Every year, there is one of these book vs. TV show comparison posts among the most popular posts. I am so very glad you are enjoying them, because I so very much enjoy writing them. It’s been a while since I talked about this show, but here we go! I hope I remember everything correctly!
It begins with absence and desire.
It begins with blood and fear.
It begins with a discovery of witches.
Diana Bishop, historian and reluctant witch, doesn’t realise that the book she just requested at the library will change her life forever. The volume has been lost in history, but for her it appears and reawakens magic she never knew she had in her. Now being sought out by the entire magical community, she finds herself enthralled with the supposed enemy, vampire genetecist Matthew Clairmont. As they slowly warm up to each other, it turns out their connection is far deeper than anyone could have foreseen.
There was a lot of controversy when the show first aired, because how dare anyone release something in Europe months before it is coming out in the US. I, for one, didn’t think it was such a big deal, because what do you think anyone outside the US has to deal with when it comes to books, TV shows and movies 90% of the time? Anyway, my point is that there was a lot of buzz before it even aired and seen as it wasn’t on any of the traditional networks or streaming services, I feel like that was a good thing.
When I started that first episode, I was immediately enthralled with the show. The cinematography is one of the most beautiful ones out there, the pacing is slow but without making it seem like they are dragging things out and the chemistry between the main leads is just on fire. I will admit that the romance felt cheesy or like it was developing too fast and too intensely, but I just as equally have to say that I didn’t mind? There was a magical connection between them and as you go along with the show (or book for that matter), you’ll notice that Diana and Matthew were inevitable. So, yes, you do have the cliché vampire who stalks the pretty girl, but you also have a fascinating magical system behind it to back it all up. Lastly, I also really enjoyed the way they incorporated science into it all!
Another thing I really liked about the show was the fact that you didn’t just get a glimpse of the main couple and their lives, but all the minor and major characters that surrounded them. It made for a better whole picture and while there are still a lot of unanswered questions, you can see why certain characters did the things they did. Especially the daemons get a whole lot more attention on screen than they did in the books, where it mainly revolved around vampires and witches alone.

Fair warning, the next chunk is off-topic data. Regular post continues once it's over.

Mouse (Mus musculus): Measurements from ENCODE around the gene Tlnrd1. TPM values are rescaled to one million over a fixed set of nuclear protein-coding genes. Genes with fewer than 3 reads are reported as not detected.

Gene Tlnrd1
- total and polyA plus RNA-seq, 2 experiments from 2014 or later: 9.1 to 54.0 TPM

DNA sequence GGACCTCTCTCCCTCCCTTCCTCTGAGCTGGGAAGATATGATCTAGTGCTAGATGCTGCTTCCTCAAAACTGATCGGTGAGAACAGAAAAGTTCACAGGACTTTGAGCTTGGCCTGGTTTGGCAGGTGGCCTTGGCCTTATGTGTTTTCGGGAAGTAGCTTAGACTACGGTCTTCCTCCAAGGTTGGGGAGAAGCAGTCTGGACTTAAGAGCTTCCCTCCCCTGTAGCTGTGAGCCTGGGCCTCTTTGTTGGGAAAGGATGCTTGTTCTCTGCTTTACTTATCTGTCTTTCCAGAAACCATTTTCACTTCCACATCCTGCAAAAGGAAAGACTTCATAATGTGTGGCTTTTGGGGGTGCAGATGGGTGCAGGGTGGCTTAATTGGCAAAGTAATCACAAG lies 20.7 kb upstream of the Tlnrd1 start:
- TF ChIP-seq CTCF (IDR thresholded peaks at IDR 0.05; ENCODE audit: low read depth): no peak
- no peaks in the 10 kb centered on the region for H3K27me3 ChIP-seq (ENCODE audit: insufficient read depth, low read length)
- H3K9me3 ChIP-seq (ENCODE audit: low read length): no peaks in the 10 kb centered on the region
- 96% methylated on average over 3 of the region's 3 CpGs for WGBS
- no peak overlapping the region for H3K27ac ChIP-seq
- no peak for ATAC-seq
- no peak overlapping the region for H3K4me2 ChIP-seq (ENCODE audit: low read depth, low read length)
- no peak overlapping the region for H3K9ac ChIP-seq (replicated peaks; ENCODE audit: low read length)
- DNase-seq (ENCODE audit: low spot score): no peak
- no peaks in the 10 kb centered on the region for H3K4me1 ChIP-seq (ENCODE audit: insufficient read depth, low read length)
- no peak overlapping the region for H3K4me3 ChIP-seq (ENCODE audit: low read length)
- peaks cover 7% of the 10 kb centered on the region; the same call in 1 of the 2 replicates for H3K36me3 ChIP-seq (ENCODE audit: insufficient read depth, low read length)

The show was renewed for season 2 and 3, which likely means they will film the trilogy as it was in the book, since they also stuck to the storyline of the first volume for the first season. This is good news, because it will mean that there will be a proper ending guaranteed.
Contrary to the show, the book is entirely told from Diana’s perspective. That is not necessarily a bad thing, but it left the motivation behind certain characters’ actions up to your imagination, while I prefer knowing how things come to be that way. Especially when we are talking bad guys, I like them to be more layered than just plain “I prefer the old way and that’s why you can’t do what you want to do” behaviour.
Still, overall I struggled a little bit with the book. It could stem from me not being used to long and detailed storytelling anymore (it’s a whopping 594 pages filled with different languages and historical accounts as well as architectural observations), but I also found Matthew’s and Diana’s behaviour a little more irritating. In that universe, witches are wild and stubborn, while vampires are territorial predators. It is like that in the show as well, but I feel like they managed to tone it down and made it less aggressive traits of the characters.
The beginning wasn’t adapted to the screen very faithfully, because there definitely wasn’t any vampire yoga class (which I found silly), but the second half of the book felt very accurately represented. There are still some changes that I am intrigued about, because they didn’t seem minor to me, but since the show continues, I am not worried it won’t be addressed. However, there was a certain magical ability, that I don’t want to spoil, featured on the show and I had hoped that I would find it more comprehensive once I read about it, but I still don’t understand it. Seen as they literally described it, I find it frustrating that I wasn’t able to grasp the concept fully. I still have so many questions.
Fazit: 3/5 stars! It took me about a year to finish the book, because some of the descriptions were tiresome and the characters felt a little more irritating to me, but in the end, I was just as intrigued by it all as I was with the show.
In general, I believe the show found a way to bring the book to life in a graceful and comprehensive way. There are a couple of plotholes here and there, but they aren’t limited to the screen adaptation in my eyes. So, I prefer to watch it all unfold beautifully, than to be confused by overly detailed descriptive text.
Have you read or watched A Discovery of Witches? Did you enjoy it? Let’s talk!